Yesterday my nephew got married.  It was a beautiful outdoor affair, simple and heartfelt.  As I listened to the bride and groom share their individually written vows, gazing into each other’s eyes with love and faith, I’ve got to admit I got a little bit teary-eyed.

Not because I’m a romantic, but because I know what these kids are up against. For better or worse, for richer for poorer, in sickness and in health. It rolls off the tongue so glibly when you’re twenty-something. You think all of those things are going to happen to somebody else. Your partner isn’t going to develop a drug addiction or a brain tumor or cancer.  He would never beat you, she would never sneak around with your best friend.  Your kids will be healthy and well adjusted and outlive you, you’ll never hurt for money, and every time you look at each other for the next 50 years you’ll feel this same uprush of love.

Right?

Wrong.

In my mind, playing like background music throughout the wedding, was a litany of all of the people I know, both as friends and clients, and the hard knocks life has thrown their way. Divorces, deaths, tragedies of every make and model. Don’t get me wrong – I’m not a pessimist.  I love life, and I believe in marriage. But I also know the hazards that are out there.

And it occurs to me this morning, sitting here with my coffee and looking out over the town where I grew up so many years ago, that writing a novel is a lot like getting married.

Whether you’re the organized type who begins with an outline and every last detail in place, or the pantser who just dives in with nothing to sustain you but love for the story, you’ve just made a life changing commitment.  There are obstacles ahead.  There are days when you’ll wake up to discover that you have developed a loathing for this project you once loved. Obstacles will arise – plot problems, personality conflicts with your characters, questions of time and money. You’ll be tempted to stray by flashy ideas that seem to offer more promise. Many of us will ask, “what the hell was I thinking?”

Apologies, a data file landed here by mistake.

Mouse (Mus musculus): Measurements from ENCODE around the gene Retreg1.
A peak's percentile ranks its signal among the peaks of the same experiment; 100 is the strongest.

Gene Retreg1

A lot of writers will abandon their writing, beginning new stories over and over again, without ever completing a thing.

As it turns out, just like in marriage, love alone is not enough.  You have to believe in what you’re doing.  You have to be committed, and work at it, and show up on a regular basis to fulfill your obligations.  Sometimes you even need a little help from friends and professionals.

Commitment is what makes the difference – a willingness to do whatever it takes to succeed. That said, I think it’s time for me to show up at the page.

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